Sling TV

Date: April 2015
Client: Sling TV
Categories: Benchmarking, Prototype, Usability Testing

The first version of Sling TV was released quickly and we had sufficient feedback combined with general internal knowledge that it was hard to navigate and find programs.

Hypothesis: The alternate layout would improve performance and search time.

The original Sling TV layout.

Competitive Benchmarking

The original release of Sling TV began playing a channel immediately and there was no way to pause a program due to contractual obligations. To select another program the user had to navigate a ribbon overlaying the video. This autoplay paradigm follows analog television conventions and would prove to be a fundamental point of dispute internally. The UX team believed our competitors to be Netflix, Hulu and Amazon Prime, not other cable providers. An audit of Netflix, Hulu and Amazon Prime players showed that they all provide the browse before play paradigm. They also incorporated a hover or click for more information before revealing a clear call to play the content.

To see more benchmarking examples, visit the UXdb.

We began with a new layout that accounted for the browse first paradigm. We created comprehensive screens with InVision that we could click through but the fidelity was not high enough to test on real users. After researching several programs, I decided to give a shot. It took several weeks of dedicated time and patience but I finally re-created our new layout in and we were ready to put it in front of users.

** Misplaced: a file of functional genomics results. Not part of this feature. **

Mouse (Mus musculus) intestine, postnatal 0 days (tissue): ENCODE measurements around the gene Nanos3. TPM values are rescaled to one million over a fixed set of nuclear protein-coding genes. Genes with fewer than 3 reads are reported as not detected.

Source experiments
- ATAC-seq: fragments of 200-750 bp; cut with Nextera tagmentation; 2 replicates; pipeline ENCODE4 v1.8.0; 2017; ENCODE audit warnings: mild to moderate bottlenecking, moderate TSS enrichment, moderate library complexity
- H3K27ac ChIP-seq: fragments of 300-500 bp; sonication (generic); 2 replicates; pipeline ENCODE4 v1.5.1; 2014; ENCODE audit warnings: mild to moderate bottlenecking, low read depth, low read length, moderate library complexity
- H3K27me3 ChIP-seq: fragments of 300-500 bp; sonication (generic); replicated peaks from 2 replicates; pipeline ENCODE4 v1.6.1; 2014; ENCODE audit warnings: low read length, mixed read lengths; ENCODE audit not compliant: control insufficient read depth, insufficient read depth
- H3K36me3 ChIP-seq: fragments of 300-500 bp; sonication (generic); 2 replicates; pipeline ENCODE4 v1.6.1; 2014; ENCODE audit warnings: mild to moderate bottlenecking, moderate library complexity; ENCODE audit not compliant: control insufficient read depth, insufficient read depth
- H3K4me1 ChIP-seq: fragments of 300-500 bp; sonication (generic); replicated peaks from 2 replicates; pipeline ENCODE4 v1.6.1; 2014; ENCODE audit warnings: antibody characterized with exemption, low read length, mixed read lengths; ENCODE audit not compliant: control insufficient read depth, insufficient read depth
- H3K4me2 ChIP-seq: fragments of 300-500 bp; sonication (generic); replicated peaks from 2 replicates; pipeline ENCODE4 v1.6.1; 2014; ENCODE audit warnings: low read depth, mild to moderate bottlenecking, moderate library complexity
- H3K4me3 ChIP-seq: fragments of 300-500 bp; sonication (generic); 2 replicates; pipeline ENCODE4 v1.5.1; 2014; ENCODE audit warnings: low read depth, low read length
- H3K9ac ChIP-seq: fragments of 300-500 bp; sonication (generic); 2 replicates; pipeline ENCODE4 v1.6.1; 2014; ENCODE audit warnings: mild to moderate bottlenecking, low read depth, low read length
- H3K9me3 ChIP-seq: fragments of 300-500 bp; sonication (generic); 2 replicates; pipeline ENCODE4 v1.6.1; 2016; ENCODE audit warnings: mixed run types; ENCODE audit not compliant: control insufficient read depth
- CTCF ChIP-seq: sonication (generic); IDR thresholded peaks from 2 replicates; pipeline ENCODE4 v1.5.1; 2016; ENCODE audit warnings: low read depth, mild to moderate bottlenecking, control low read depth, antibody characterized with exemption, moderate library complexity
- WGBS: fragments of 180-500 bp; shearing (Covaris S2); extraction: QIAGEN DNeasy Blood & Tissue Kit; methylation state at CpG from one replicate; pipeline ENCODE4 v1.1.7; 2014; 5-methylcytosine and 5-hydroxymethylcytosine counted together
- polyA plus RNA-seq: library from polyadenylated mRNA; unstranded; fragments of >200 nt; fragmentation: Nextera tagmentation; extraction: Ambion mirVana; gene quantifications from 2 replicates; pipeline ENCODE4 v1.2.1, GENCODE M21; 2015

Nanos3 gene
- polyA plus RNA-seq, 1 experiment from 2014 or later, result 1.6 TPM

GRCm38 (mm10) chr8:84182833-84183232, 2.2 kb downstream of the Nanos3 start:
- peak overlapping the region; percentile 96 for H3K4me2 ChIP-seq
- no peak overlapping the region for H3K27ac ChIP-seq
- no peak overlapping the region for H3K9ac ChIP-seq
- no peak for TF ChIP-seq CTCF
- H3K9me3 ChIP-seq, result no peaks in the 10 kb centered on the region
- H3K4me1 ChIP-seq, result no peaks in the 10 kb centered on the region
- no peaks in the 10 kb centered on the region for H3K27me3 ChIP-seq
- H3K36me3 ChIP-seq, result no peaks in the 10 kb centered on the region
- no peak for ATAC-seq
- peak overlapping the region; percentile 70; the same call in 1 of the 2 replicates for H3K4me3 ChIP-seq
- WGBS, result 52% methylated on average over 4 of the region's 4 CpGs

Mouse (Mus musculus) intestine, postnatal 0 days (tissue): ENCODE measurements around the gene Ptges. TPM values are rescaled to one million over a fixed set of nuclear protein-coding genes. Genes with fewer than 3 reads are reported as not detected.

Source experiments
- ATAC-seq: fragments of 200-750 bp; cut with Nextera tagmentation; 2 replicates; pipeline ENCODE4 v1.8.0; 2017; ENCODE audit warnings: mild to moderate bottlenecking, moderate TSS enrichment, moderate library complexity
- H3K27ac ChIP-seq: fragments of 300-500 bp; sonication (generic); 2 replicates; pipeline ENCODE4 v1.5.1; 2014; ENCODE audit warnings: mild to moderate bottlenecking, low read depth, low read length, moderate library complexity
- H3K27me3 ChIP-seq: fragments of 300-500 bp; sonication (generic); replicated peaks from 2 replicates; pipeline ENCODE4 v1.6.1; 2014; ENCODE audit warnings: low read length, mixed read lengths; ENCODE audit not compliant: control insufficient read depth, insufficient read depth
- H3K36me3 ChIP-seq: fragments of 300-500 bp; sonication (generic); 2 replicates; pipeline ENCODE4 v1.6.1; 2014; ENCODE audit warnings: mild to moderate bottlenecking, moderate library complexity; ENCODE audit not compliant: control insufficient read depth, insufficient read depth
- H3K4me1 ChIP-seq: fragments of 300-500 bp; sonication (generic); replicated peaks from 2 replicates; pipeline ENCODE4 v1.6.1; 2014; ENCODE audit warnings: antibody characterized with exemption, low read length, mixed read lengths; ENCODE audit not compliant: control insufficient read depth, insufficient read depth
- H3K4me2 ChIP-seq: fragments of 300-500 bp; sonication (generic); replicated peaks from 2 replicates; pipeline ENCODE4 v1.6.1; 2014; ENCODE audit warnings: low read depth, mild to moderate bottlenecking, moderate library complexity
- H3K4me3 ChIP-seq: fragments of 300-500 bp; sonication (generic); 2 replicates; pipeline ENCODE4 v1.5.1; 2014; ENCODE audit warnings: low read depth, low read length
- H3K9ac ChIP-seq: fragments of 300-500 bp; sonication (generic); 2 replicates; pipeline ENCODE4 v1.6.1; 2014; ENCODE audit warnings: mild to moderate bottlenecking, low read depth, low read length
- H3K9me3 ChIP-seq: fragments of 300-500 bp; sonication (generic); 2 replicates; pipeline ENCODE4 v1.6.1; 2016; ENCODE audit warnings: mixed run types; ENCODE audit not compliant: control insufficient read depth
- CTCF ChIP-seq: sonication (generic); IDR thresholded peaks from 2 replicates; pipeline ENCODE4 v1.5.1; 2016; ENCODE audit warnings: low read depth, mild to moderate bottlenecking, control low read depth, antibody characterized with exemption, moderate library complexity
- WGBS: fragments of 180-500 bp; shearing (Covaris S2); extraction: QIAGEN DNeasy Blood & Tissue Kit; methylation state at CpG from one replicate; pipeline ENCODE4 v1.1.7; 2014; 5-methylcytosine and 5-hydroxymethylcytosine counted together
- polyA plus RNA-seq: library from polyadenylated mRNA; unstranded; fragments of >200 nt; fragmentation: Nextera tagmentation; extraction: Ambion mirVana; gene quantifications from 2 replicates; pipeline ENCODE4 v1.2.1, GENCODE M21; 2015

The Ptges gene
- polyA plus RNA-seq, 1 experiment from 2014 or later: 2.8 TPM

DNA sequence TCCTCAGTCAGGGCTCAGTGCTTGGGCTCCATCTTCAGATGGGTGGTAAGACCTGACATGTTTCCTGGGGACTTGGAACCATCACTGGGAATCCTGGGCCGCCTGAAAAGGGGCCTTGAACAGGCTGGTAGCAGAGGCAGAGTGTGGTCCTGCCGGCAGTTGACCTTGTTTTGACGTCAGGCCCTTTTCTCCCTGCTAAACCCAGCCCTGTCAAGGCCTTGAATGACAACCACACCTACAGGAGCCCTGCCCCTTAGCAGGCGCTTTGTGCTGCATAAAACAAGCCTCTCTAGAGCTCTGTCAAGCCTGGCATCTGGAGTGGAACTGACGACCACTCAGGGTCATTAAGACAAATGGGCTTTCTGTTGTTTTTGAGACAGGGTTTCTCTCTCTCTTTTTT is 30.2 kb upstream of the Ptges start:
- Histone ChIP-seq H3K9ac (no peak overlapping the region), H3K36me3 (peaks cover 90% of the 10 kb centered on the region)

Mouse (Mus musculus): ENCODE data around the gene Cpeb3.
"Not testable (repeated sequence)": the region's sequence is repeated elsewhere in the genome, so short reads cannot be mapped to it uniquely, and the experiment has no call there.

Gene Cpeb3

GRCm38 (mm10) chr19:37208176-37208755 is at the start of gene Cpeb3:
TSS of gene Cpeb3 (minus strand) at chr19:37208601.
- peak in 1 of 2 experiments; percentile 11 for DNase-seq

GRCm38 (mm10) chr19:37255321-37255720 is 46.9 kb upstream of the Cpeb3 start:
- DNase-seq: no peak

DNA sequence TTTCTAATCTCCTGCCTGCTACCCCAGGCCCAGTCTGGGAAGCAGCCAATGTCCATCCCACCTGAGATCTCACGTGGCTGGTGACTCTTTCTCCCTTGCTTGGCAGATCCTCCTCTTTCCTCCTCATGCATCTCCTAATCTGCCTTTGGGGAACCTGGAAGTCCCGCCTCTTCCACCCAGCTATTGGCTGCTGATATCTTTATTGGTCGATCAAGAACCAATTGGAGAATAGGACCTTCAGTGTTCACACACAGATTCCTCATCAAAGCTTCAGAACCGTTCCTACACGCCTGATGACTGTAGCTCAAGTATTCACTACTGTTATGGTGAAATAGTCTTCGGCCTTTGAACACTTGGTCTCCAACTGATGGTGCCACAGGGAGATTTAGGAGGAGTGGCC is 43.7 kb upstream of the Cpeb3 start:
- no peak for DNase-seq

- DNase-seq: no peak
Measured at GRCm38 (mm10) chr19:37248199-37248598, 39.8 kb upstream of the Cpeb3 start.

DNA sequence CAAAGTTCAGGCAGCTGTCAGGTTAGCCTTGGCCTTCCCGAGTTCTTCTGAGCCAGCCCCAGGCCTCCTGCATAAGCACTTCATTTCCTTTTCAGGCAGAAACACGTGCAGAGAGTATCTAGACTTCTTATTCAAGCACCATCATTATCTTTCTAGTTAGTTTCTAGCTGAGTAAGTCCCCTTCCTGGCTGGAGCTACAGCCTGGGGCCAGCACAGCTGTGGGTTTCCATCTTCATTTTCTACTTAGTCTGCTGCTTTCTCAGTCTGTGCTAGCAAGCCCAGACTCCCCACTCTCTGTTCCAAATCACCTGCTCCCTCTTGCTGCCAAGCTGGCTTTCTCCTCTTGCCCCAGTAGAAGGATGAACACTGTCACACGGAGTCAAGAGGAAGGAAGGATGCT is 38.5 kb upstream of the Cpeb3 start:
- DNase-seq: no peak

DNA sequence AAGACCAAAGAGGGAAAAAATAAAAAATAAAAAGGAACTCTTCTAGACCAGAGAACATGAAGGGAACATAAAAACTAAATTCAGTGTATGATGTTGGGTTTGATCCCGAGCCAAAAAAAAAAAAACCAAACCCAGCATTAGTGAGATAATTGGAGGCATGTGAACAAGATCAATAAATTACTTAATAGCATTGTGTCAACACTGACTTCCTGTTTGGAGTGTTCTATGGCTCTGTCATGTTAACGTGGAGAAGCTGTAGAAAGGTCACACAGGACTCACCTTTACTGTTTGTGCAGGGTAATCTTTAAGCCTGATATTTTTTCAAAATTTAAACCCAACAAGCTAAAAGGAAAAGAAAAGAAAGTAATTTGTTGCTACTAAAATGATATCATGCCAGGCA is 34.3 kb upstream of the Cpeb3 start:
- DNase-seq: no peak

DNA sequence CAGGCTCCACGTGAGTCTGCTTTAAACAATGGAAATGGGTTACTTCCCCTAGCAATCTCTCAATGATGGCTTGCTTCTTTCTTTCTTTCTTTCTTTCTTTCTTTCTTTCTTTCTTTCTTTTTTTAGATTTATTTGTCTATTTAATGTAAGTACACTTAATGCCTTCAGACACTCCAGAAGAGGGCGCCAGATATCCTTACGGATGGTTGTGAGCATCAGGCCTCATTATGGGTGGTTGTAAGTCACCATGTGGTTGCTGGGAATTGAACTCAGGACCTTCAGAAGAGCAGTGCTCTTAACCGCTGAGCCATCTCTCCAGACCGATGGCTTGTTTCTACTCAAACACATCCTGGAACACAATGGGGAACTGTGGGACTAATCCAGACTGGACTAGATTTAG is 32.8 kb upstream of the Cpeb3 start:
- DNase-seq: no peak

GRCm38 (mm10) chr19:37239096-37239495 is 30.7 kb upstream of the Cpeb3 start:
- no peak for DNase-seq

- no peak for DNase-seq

To see more prototype examples, visit the UXdb.

Task List

I listed the assumptions I had and designed specific tasks that would validate or disprove those assumptions. After several revisions, I had a task list of roughly 10 questions


I headed to UVU campus with the UX Researcher and a box of candy bars. We set up in the student center and talked to everyone with ten minutes to spare. Half of the subjects performed the task list on the live app first. The other half performed the same tasks on the prototype. Each group then performed the same tasks on the opposing platform.

Initial Findings

Our hypothesis was correct in almost every aspect. Users completed almost every task significantly faster on the prototype. Those users that tested the prototype first, took longer to complete the tasks on the live app.

  • Users completed tasks 57% faster on the prototype than the same tasks on the live application.
  • Users switched programs 146% faster on the prototype.
  • Users found the movie list 236% faster on the prototype.
  • Users found live sporting events 160% faster on the prototype.